“Men are challenged by their attempts to be more involved and more nuturant than the ‘traditional’ father. Women are challenged not only by developing an identity in the world outside the home, but also by opening up and truly incorporating men into the intimate life of the family. You may have a concept of what a more involved father should be like, but if you are honest with yourself, is your image truly about sharing the love and nurturance? Or is it actually about wanting your partner to help with domestic chores? Are you really imagining a co-parent, or are you thinking of something more like a regular baby-sitter and handyman?”

Whatever it’s shortcomings, this book again reminded me of how vital postpartum support is for families in our society and reminded me of why I originally wanted to be a postpartum doula and how called I felt to that work. In 2004, I trained with DONA as a postpartum doula and felt 100% certain that I had found where I belonged (indeed, I still get Christmas cards and updates from one of my first postpartum doula clients—I was good at the work and they liked me a lot!). I stopped working as a postpartum doula in 2006 though. My biggest reason for discontinuing postpartum work was because at this point in my life I couldn’t reconcile taking care of someone else’s family while my own needed me so much. There I would be washing my client’s dishes and thinking that I have a huge pile unwashed at my own house (that my husband then did at night when he got home) and/or folding their laundry and thinking of the two full baskets at my own house in my own living room as yet not put away. Also, I recognized that I felt more comfortable with and am temperamentally more suited for educational/”academic” types of support  rather than the “intimate” hands-on support that postpartum or labor support requires. For a time after quitting, I really felt embarrassed about it because I was SO sure it was my “calling” and because I spent so much money on training, books, supplies, certification packet, etc. (Luckily, I totaled it up when I was preparing to quit and I made enough money from my clients to at least more than pay myself back for the training!)

I feel fervently that women/families need postpartum doula support (sometimes desperately) and I felt depressed to realize that I wasn’t the person for the role after all. I didn’t understand at the time, but I quickly figured out why the majority of the women in the postpartum doula training with me were middle-aged. They had the energy to “mother-the-mother” and “nurture the family” at that season in their lives, whereas I am still in a season in which I need to nurture my own family before I have the energy to spare to nurture someone else’s. There were also a handful of women in the training, like me, who had very young children. There were no in-betweeners, like where I am right now. I’ve begun to notice this in birth activism work (and to a lesser, but still noticeable extent, in breastfeeding support work) as well—passionate mothers-of-infants or toddlers and gray-haired sage-women are the ones who come together for the bulk of the birth activist workload in various organizations.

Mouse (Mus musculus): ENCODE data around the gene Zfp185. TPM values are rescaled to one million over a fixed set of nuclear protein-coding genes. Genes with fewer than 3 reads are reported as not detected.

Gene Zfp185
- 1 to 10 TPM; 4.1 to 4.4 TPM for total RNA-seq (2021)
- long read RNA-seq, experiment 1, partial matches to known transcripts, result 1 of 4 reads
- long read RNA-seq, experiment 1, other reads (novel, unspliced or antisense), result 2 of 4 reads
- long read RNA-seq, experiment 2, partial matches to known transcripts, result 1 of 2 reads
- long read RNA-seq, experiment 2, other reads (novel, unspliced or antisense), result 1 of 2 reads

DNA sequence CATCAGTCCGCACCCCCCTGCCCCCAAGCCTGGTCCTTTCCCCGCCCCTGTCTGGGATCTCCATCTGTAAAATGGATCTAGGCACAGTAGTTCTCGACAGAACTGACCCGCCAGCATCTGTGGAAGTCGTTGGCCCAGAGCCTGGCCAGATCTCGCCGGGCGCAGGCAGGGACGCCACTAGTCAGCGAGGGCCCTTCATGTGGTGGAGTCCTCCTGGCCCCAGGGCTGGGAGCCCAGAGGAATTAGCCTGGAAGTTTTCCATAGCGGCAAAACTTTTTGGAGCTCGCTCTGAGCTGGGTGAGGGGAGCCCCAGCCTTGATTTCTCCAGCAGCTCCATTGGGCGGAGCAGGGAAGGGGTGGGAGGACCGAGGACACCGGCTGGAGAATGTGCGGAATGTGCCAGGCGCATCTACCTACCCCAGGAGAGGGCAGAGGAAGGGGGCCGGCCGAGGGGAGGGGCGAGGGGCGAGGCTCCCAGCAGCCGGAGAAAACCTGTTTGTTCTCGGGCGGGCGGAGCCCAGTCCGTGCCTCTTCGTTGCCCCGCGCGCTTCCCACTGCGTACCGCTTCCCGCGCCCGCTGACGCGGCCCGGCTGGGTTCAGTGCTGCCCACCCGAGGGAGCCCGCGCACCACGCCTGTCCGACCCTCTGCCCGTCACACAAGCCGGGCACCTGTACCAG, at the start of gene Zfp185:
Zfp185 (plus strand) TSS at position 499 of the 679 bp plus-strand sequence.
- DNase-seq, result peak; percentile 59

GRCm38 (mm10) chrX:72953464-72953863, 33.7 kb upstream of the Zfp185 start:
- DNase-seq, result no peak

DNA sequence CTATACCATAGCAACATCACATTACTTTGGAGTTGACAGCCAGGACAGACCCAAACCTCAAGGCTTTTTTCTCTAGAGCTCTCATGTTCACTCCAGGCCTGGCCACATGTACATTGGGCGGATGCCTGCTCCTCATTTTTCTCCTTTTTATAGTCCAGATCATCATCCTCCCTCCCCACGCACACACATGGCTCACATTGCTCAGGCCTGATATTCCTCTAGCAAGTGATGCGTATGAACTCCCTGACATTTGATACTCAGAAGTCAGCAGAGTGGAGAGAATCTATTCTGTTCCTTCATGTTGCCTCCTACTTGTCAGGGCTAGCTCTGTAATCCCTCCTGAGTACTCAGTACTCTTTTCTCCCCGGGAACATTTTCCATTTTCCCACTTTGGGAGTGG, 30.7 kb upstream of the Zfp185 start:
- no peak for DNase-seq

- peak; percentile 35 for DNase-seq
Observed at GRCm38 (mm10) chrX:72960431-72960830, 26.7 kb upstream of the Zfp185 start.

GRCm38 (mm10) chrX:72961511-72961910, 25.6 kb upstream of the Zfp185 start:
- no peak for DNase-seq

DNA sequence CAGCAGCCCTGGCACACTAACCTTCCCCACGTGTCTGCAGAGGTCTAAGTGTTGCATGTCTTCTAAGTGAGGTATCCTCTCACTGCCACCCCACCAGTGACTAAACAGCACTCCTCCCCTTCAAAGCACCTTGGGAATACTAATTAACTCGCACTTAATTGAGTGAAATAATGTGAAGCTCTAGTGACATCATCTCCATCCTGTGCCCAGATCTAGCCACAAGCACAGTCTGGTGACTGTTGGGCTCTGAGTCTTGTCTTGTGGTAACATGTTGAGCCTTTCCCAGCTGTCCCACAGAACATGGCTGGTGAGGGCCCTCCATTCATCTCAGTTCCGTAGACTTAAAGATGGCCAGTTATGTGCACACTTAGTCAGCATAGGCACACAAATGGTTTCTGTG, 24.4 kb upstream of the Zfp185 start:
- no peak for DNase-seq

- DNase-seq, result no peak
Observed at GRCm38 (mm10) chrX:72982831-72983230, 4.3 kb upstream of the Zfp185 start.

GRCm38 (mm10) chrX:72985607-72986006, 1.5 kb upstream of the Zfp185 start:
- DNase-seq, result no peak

I’m also reminded again, however, of why breastfeeding support holds such a lasting pull for me and that is because postpartum is where it is at, that is where we are so very, very deeply needed as support people. Birth is amazing and exhilarating and women most definitely need us there too, but in the nitty-gritty, day-to-day, unglamorous, nipples and breast infections, teething, crying, dirty-haired, exhausted, wrung-out maternal web of daily being is a very tender and delicate beauty that becomes visible only when we’re willing to spend months and months, or even years, serving as a listening ear, a medication lookup, and someone to trust with both her laughter and her tears.

December 2013 018Additional resource: Non-Advice Books for Mothers

5 thoughts on “Talk Books: Laughter & Tears: The Emotional Life of New Mothers

  1. Pingback: Breastfeeding as a (s)hero’s journey? | Talk Birth

  2. Pingback: Breastfeeding as a (s)hero’s journey?

  3. Pingback: Tuesday Tidbits: Birth Transformation | Talk Birth